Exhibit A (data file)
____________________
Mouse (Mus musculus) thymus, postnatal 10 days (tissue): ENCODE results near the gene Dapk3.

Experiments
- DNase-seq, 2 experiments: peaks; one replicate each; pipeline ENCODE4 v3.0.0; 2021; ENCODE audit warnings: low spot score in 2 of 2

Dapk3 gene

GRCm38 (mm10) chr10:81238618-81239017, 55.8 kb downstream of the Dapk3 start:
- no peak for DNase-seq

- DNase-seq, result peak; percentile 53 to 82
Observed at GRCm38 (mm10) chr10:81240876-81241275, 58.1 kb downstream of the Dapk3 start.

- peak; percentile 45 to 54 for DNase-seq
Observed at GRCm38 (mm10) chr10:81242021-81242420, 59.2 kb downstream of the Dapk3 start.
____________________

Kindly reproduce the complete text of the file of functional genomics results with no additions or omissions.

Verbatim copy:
Mouse (Mus musculus) thymus, postnatal 10 days (tissue): ENCODE results near the gene Dapk3.

Experiments
- DNase-seq, 2 experiments: peaks; one replicate each; pipeline ENCODE4 v3.0.0; 2021; ENCODE audit warnings: low spot score in 2 of 2

Dapk3 gene

GRCm38 (mm10) chr10:81238618-81239017, 55.8 kb downstream of the Dapk3 start:
- no peak for DNase-seq

- DNase-seq, result peak; percentile 53 to 82
Observed at GRCm38 (mm10) chr10:81240876-81241275, 58.1 kb downstream of the Dapk3 start.

- peak; percentile 45 to 54 for DNase-seq
Observed at GRCm38 (mm10) chr10:81242021-81242420, 59.2 kb downstream of the Dapk3 start.